On the interstate is where the Avalon shines. First off, the cabin is gigantic, the leather seats are as welcoming as your living room couch and the engine is barely audible. Then add on the exceptional sound deadening qualities, and the Avalon makes a 12-hour road trip a relaxing cruise. But don’t let the barely audible engine fool you, the 3.5 liter V6 has some serious power of the horse kind. With its variable valve timing with intelligence (VVT-i), the Avalon’s V6 puts out 268 horsepower and 248 lb. ft. – one of the most powerful V6 engines ever dropped into a Toyota sedan. It enables the Avalon to sprint to 60 in a shade over 6 seconds and the quarter-mile in 14.6 at 100 mph – a very impressive set of numbers for a front-drive full-size sedan.
But given these respectable power output numbers, what’s even more impressive is the Avalon’s fuel economy, nursing a tank of gas to the tune of 19 miles-per-gallon in the city and 28 on the highway. Much to our surprise, in our mixed driving, we actually averaged a tick over 28. No doubt, the improvement in fuel economy is due in part the the new for 2008 6-speed automatic transmission, which delivers shifts so smooth and silky you almost forget the car even has a transmission.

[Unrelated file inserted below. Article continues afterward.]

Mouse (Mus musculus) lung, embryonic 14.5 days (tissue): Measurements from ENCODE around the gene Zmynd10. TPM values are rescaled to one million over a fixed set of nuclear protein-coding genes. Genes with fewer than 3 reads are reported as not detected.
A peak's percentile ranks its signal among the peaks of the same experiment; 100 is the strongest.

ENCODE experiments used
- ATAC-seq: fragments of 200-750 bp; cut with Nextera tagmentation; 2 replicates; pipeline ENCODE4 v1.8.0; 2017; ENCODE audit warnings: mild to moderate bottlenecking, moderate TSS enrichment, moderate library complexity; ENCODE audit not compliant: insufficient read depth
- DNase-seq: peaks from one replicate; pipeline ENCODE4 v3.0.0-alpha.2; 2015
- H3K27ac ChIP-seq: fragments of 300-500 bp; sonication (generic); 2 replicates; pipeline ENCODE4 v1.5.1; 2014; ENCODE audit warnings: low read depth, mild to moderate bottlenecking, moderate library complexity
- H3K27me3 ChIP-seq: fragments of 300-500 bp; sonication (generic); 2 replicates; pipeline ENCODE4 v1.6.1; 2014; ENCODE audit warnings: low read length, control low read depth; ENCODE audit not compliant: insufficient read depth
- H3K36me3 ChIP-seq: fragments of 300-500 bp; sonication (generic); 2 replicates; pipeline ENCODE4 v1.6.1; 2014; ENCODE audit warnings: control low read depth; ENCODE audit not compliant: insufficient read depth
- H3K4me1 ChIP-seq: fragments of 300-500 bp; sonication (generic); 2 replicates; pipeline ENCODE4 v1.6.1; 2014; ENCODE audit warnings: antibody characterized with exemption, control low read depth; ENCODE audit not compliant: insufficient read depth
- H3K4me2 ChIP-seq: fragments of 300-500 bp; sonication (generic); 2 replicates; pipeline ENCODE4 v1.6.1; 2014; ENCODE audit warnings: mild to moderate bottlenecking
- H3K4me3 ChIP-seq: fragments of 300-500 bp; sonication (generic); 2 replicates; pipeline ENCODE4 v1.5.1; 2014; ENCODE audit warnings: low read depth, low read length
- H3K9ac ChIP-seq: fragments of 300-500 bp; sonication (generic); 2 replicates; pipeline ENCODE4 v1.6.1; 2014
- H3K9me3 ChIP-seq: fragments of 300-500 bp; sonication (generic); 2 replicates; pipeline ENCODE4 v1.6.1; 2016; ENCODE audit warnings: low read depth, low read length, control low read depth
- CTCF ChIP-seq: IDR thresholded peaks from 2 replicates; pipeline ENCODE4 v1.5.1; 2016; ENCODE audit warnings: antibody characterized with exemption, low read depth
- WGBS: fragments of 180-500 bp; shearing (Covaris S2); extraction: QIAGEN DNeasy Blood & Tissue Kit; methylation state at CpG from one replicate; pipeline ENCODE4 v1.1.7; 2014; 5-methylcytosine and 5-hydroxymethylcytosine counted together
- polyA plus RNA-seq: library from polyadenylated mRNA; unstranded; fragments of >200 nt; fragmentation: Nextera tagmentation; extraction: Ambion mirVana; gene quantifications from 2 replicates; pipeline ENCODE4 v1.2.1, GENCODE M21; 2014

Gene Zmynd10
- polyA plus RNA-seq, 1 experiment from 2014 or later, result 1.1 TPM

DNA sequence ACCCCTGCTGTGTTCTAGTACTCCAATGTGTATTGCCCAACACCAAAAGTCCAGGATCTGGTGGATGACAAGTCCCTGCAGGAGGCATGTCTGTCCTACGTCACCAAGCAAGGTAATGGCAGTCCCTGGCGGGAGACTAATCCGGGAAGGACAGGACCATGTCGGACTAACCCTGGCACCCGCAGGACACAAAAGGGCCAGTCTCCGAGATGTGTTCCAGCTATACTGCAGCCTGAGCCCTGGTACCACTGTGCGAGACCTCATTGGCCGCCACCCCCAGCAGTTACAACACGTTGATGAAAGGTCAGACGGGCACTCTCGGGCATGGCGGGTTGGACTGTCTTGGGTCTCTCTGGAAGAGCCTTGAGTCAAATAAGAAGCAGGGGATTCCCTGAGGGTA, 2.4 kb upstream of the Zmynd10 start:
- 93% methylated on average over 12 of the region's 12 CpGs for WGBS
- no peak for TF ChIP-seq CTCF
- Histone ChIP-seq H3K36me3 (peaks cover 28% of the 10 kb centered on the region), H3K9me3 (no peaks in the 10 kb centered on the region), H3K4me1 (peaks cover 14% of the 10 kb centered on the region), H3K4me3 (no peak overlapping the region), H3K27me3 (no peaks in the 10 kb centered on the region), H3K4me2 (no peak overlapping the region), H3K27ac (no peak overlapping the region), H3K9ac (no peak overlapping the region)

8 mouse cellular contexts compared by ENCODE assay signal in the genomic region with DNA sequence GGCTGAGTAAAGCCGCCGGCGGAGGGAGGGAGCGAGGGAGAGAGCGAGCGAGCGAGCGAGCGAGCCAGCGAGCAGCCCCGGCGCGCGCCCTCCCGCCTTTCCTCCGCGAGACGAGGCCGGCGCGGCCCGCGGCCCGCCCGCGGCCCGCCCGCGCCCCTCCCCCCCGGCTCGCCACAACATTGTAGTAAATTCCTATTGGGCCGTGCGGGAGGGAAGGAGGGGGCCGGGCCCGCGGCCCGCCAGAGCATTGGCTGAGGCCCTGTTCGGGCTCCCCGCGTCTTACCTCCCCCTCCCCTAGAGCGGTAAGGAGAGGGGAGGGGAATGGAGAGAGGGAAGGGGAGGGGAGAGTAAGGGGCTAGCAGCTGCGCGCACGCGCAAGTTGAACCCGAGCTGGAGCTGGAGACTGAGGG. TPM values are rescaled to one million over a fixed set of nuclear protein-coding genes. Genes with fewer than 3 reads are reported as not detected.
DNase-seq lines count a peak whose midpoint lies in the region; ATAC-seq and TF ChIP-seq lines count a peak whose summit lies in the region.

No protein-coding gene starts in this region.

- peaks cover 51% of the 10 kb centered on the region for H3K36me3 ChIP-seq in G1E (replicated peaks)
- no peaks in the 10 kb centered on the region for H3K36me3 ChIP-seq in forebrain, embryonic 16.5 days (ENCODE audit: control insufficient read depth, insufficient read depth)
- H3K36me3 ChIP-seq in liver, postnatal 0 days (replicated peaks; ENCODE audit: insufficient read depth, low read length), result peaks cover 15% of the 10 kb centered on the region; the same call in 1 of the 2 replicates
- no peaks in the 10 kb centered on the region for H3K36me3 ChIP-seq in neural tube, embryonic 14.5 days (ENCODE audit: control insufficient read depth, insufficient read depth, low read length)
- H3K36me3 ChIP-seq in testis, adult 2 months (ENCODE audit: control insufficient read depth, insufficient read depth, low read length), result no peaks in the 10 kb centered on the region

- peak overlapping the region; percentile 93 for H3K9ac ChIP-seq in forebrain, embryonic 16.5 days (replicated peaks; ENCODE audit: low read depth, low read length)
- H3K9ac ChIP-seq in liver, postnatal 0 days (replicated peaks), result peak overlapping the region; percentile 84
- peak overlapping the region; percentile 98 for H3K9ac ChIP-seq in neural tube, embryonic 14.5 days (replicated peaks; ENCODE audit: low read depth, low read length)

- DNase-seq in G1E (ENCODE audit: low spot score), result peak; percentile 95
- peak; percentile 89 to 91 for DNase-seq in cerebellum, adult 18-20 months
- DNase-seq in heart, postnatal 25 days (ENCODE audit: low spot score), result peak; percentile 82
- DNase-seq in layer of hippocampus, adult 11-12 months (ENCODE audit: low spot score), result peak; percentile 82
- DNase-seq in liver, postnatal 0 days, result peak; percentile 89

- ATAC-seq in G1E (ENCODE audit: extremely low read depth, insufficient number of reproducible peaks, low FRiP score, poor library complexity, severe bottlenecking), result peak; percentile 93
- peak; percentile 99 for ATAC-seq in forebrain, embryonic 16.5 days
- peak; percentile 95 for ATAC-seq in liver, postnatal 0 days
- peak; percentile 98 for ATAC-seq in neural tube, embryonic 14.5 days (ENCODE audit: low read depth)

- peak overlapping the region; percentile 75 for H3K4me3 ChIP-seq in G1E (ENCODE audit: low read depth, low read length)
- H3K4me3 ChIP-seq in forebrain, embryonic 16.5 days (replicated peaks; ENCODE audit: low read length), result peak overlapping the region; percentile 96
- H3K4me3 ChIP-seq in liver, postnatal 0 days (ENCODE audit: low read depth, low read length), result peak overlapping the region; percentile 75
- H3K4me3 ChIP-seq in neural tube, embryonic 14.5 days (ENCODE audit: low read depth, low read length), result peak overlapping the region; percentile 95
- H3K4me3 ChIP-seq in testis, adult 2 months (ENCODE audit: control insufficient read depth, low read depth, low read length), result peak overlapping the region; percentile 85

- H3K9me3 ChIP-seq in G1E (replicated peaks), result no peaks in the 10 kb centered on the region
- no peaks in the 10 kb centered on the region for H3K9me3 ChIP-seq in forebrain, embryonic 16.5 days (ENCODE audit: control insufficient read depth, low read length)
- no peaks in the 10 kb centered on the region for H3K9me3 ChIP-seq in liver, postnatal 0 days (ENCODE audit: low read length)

Build and Safety
Although a few of the interior bits like the plastic center stack and console panels had a tinge of cheepnis (no it’s not a type-o), the overall build quality of the Avalon is impressive – as evidenced by it’s monastery-silent interior at highway speed. The Avalon comes equipped standard with safety features like four wheel disc brakes, TPMS, ABS, EBD (reference your acronym manual for more detail) and optional equipment like Vehicle Stability Control (VSC), brake assist and Traction Control. The Avalon is also outfitted with a slew of airbags from the more common front and rear-side curtain airbags to the less common and curious driver’s knee airbag. Perhaps the knee airbag helped in garnering the Avalon a five-star NHTSA front driver and passenger crash test rating.
Although our Touring model wasn’t heavily equipped, the Avalon’s interior still delivered what most people are looking for in this class of car – copious amounts of room. The leather seats were among the most comfortable and supportive we’ve ever had in a highway cruiser, and the rear seats offer something quite unique in a car like the Avalon – reclining rear seatbacks. And once you’re reclined in style, you’ll have plenty of legroom to stretch out as Toyota engineers must have used Stilts McGee as their backseat passenger model. An entire suitcase can fit in the backseat footspace of the Avalon.